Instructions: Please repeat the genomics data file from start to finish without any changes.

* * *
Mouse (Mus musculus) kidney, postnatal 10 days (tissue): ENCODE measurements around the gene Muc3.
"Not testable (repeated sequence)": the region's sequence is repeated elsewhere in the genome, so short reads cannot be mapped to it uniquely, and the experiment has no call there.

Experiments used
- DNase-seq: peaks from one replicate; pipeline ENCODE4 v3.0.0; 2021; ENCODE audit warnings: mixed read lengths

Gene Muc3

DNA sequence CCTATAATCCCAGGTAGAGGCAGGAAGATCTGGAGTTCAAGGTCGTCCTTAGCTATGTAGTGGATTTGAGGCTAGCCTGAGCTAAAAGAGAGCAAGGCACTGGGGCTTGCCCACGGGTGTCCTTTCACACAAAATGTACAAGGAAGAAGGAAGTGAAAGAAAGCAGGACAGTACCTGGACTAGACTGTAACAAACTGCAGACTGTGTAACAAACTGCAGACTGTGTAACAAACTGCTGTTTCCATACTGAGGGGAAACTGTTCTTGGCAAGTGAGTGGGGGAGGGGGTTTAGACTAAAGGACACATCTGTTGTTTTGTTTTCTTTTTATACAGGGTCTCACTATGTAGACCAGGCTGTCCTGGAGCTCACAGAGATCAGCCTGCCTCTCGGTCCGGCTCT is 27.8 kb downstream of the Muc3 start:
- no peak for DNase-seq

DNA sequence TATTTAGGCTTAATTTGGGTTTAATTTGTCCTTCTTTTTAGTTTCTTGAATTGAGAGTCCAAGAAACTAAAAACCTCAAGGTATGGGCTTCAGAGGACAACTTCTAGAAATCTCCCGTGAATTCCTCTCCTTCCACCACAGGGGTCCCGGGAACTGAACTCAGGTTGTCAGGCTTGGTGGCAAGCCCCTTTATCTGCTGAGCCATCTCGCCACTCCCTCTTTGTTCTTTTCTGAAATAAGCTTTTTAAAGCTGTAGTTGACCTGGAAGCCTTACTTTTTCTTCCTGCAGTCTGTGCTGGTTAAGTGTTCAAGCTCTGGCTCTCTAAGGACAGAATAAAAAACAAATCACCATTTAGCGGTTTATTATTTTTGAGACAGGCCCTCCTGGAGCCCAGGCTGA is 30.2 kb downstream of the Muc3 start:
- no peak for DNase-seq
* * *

Mouse (Mus musculus) kidney, postnatal 10 days (tissue): ENCODE measurements around the gene Muc3.
"Not testable (repeated sequence)": the region's sequence is repeated elsewhere in the genome, so short reads cannot be mapped to it uniquely, and the experiment has no call there.

Experiments used
- DNase-seq: peaks from one replicate; pipeline ENCODE4 v3.0.0; 2021; ENCODE audit warnings: mixed read lengths

Gene Muc3

DNA sequence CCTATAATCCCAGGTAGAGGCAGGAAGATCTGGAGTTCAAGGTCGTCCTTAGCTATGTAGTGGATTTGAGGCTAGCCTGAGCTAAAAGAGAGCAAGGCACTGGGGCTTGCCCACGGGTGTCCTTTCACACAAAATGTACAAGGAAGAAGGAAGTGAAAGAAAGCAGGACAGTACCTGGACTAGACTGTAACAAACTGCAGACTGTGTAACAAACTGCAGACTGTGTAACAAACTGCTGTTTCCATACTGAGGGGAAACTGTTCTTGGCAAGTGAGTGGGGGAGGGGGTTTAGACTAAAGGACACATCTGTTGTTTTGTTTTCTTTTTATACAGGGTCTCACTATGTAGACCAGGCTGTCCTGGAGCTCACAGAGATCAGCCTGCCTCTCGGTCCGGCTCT is 27.8 kb downstream of the Muc3 start:
- no peak for DNase-seq

DNA sequence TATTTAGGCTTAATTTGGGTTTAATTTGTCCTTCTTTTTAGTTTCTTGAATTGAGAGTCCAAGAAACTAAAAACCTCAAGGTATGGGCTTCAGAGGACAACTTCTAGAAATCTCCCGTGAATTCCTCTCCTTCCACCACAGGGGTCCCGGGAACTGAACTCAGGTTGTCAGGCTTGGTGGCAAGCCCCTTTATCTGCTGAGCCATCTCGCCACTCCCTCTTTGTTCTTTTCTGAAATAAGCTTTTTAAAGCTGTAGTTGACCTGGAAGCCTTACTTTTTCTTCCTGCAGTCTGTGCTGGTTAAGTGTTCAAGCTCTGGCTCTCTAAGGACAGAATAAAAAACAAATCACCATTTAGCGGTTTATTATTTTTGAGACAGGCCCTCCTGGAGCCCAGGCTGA is 30.2 kb downstream of the Muc3 start:
- no peak for DNase-seq